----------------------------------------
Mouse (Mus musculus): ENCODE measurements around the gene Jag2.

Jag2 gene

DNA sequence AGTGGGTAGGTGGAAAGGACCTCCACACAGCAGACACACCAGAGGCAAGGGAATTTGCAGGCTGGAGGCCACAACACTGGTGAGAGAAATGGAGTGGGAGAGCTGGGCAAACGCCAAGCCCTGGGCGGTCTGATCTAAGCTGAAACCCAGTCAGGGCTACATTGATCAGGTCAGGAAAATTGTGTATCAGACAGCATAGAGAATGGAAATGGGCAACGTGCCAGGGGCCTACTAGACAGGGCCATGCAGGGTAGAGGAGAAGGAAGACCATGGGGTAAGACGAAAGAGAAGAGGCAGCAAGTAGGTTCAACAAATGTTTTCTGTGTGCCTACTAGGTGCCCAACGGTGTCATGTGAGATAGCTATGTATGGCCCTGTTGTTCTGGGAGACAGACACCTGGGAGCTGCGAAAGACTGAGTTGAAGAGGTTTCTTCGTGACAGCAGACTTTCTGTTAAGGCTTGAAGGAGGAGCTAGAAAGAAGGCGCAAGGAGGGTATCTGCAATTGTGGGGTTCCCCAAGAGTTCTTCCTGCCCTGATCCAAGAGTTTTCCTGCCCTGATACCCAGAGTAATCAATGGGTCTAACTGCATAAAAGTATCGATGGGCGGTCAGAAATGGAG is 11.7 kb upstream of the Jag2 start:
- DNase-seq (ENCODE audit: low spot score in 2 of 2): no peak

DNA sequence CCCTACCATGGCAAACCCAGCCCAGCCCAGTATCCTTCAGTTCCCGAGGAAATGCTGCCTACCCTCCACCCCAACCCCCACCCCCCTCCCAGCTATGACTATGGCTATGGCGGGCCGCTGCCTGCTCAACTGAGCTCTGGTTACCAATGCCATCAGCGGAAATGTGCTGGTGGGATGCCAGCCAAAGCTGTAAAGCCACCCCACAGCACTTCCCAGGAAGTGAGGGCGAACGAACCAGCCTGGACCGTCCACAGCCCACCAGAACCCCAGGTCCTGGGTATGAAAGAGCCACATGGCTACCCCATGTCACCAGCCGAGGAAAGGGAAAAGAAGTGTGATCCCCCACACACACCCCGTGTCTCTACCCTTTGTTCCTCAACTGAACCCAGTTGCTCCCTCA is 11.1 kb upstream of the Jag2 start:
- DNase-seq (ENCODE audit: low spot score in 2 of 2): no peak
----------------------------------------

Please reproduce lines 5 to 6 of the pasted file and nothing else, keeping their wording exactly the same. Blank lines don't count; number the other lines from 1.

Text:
DNA sequence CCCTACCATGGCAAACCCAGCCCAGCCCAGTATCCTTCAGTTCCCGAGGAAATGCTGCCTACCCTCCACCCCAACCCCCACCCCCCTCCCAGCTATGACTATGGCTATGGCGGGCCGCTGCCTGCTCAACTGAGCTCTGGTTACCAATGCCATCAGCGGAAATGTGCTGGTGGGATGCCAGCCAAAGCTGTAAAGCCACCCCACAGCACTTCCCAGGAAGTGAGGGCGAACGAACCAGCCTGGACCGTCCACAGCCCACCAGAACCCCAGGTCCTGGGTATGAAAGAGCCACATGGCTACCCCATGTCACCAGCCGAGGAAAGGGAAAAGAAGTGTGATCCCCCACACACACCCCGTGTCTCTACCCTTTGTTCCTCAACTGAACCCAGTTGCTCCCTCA is 11.1 kb upstream of the Jag2 start:
- DNase-seq (ENCODE audit: low spot score in 2 of 2): no peak